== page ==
The following is a brief synopsis and some personal remarks on the book Rene Guenon and the Future of the West (1987) by Robin Waterfield.
Rene Guenon was born November 15, 1886 in Blois, Loir-et-Cher, France to parents who were landowners, who counted on their vineyards and wine-growing skills to sustain their livelihood. Guenon went to a Catholic school and excelled at mathematics and philosophy.
He was singled out by his teachers for having an innate ability to teach religion, which he later did, though he never accomplished his PhD dissertation on Hinduism because it did not conform to the current scholarly standards. The dissertation was subsequently published independently and became Introduction Générale à l’Etude des doctrines Hindoues (1921), Guenon’s first full-length book.
As a young student, though he maintained his Roman Catholic beliefs, he experienced a period of spiritual seeking, in which he joined the Theosophical Society, Papus’ Martinist Order, and a Freemasonic lodge. Additionally, he joined a Gnostic church and attempted to inaugurate a new Templar Order. He was later disillusioned with all these occult groups, save Freemasonry, claiming they did not represent the true path to religious experience, toward what he called the Ultimate Reality. He eventually quit them all.
Following this period, he continued teaching and writing for Les Etudes Traditionnelles, a Traditional studies journal he was publishing, also writing for Catholic publications and working as a teacher. During this time, he started developing many of his ideas about the Primordial Tradition and was initiated into a Sufi order. Becoming disillusioned altogether with France and the modern West in general (though he never turned his back on the West), he left France for Egypt indefinitely. He died in 1951.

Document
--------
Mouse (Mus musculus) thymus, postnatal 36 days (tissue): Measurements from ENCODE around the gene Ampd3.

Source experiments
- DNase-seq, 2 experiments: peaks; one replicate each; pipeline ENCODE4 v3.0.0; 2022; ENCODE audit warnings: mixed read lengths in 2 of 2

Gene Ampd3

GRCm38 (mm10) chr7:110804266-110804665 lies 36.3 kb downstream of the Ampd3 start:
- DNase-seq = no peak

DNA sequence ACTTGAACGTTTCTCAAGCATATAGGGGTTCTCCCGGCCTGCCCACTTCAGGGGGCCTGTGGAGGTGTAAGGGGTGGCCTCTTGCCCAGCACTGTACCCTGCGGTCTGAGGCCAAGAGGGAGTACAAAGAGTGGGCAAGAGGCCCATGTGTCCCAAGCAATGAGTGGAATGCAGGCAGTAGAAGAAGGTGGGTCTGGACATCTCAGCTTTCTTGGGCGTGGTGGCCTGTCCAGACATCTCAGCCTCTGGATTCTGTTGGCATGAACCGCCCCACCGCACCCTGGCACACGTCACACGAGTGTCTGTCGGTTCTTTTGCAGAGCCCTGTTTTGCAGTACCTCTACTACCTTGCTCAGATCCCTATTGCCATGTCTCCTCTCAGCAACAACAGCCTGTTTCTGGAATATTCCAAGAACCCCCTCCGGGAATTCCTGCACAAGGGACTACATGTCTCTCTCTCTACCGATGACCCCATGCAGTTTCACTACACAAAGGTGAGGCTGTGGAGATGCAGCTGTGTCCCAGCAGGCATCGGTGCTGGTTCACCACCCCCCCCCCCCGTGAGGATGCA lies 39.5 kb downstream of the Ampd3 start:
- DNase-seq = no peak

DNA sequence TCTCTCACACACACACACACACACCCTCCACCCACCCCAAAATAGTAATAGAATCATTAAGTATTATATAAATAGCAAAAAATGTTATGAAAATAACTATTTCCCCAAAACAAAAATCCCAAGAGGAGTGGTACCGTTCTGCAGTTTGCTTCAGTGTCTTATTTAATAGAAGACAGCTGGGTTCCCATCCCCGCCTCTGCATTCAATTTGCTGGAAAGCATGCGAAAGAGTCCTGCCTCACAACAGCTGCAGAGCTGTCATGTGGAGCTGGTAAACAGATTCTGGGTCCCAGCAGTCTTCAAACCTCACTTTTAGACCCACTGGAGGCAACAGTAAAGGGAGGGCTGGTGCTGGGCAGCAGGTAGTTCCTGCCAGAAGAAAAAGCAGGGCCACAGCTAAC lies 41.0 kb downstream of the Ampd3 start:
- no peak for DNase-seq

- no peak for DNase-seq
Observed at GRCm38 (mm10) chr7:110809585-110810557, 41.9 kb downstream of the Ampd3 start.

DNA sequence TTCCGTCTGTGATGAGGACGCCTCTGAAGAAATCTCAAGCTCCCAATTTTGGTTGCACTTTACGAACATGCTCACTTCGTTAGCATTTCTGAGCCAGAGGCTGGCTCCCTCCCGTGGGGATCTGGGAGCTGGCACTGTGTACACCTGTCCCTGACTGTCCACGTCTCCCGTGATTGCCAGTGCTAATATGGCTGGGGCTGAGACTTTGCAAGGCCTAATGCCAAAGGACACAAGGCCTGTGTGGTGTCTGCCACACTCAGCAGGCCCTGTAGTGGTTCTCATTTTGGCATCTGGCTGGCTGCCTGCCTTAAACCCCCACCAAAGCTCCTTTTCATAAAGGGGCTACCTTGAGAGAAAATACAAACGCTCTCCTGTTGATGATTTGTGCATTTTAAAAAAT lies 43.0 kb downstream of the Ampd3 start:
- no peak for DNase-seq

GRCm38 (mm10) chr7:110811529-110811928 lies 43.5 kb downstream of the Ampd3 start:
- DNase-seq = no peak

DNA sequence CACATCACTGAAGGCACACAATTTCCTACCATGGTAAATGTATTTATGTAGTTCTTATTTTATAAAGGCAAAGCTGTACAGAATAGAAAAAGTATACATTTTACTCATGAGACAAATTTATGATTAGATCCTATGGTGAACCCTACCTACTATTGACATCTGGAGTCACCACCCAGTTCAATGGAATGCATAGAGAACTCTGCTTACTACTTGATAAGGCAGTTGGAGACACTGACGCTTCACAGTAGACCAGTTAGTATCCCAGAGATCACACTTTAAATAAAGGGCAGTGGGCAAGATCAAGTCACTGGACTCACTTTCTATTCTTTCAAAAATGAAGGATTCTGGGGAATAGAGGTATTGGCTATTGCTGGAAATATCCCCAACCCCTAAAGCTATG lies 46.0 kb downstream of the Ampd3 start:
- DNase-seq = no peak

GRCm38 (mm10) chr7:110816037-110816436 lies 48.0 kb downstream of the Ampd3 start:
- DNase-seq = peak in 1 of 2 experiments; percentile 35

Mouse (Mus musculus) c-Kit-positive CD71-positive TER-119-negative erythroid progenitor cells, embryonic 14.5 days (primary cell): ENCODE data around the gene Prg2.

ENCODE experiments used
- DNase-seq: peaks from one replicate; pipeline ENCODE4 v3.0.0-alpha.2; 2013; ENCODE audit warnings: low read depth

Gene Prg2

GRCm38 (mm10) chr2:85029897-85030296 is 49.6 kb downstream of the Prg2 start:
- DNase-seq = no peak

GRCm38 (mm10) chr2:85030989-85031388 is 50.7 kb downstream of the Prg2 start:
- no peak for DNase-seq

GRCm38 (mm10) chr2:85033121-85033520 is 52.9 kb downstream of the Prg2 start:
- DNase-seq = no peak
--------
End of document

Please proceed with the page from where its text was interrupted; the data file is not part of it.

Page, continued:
His spiritual ideas are manifold and complex. At the foundation is the idea of Tradition, with a capital T, never pluralized, which represents the path or “tree branch” of a certain group or people on the main trunk of the Primordial Tradition. Guenon felt Tradition was extremely important because it was the only way to reconnect with the Ultimate Reality, which was the perennial philosophy, a true wisdom. From this basic concept, he developed his negative attitudes toward occultism and theosophy, seeing them as amalgamations and newly formed constructs, a product of humanity’s egoistic obsession with progress and originality—and which actually prevented the spiritual seeker from gaining a genuine confrontation and awareness of the Ultimate Reality. For, he said, the only way to experience that reality, called moksha or Beatific Vision, was to comprehend the unity not only of all religions, but of being in general. In short, a non-dualistic epistemology, which corresponds to his affinity for Advaita Vedanta. The total awareness of this unified state he referred to as “pure intellectuality,” in opposition to the reason-based intelligence of the West, which he condemned as materialistic.